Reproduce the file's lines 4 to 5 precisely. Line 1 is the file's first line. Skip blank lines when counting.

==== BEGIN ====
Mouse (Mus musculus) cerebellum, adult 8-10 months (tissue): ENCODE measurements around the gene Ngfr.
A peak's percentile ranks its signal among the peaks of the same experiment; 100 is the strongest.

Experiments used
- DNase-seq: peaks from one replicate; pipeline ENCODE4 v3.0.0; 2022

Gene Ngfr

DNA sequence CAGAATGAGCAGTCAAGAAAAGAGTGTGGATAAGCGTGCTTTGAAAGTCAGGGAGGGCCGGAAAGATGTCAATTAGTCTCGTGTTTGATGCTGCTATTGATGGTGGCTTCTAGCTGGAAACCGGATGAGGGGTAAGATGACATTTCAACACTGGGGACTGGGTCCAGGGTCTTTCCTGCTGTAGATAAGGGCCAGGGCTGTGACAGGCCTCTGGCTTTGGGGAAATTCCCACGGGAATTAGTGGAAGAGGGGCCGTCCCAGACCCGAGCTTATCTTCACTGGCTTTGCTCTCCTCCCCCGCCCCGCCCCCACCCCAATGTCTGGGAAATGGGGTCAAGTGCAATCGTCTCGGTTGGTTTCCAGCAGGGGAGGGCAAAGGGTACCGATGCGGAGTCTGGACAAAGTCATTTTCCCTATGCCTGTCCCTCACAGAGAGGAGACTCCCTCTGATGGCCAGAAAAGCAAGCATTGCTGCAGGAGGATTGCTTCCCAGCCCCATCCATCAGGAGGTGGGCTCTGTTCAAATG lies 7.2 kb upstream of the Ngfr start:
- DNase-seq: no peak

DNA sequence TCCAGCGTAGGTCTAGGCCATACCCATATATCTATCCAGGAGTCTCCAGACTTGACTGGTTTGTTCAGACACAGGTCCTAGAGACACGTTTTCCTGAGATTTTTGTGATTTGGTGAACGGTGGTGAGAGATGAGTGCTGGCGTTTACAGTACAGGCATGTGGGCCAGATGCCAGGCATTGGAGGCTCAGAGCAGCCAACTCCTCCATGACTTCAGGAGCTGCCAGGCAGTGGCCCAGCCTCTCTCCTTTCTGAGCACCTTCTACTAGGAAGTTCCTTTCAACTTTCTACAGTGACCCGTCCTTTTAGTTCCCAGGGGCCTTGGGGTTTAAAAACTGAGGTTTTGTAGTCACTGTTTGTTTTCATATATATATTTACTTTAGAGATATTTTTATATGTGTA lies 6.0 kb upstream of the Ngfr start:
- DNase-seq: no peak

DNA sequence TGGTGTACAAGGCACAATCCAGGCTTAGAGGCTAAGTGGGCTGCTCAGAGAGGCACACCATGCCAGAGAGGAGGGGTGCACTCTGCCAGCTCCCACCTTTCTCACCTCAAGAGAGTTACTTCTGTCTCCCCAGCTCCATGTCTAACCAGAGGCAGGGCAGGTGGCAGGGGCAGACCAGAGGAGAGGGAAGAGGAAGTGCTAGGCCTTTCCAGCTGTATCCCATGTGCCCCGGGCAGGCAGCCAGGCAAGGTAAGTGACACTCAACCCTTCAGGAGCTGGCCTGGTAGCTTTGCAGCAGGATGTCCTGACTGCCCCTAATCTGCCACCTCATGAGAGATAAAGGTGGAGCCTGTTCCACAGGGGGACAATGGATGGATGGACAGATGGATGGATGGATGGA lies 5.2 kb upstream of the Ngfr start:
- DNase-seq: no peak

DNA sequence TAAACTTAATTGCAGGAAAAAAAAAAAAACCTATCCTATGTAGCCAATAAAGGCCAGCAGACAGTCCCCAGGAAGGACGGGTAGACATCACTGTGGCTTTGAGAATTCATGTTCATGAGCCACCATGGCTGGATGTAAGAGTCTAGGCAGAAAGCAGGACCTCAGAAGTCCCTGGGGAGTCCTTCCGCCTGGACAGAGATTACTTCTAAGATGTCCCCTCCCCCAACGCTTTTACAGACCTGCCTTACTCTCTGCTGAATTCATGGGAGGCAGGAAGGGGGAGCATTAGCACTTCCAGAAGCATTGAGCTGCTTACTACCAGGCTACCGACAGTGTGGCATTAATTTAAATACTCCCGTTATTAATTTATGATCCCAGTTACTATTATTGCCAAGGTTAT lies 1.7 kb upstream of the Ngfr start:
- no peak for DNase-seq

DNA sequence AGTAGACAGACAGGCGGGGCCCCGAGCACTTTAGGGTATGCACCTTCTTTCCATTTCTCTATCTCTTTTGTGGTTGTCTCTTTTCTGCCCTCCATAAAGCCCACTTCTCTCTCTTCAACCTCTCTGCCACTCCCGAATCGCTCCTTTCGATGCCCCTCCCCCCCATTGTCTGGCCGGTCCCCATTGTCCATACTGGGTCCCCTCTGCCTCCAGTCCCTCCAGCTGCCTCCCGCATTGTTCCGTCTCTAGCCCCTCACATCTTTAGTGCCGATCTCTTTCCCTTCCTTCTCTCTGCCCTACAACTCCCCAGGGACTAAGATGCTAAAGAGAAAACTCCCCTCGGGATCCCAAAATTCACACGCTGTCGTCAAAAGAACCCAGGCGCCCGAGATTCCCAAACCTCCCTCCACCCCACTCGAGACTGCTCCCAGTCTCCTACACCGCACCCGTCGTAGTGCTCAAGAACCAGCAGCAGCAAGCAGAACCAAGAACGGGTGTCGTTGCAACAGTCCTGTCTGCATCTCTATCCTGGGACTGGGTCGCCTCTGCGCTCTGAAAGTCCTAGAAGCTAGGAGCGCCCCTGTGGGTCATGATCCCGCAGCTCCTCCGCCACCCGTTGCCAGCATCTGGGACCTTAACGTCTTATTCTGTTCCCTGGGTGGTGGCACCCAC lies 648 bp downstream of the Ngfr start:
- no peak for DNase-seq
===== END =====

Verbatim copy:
- DNase-seq: peaks from one replicate; pipeline ENCODE4 v3.0.0; 2022

Gene Ngfr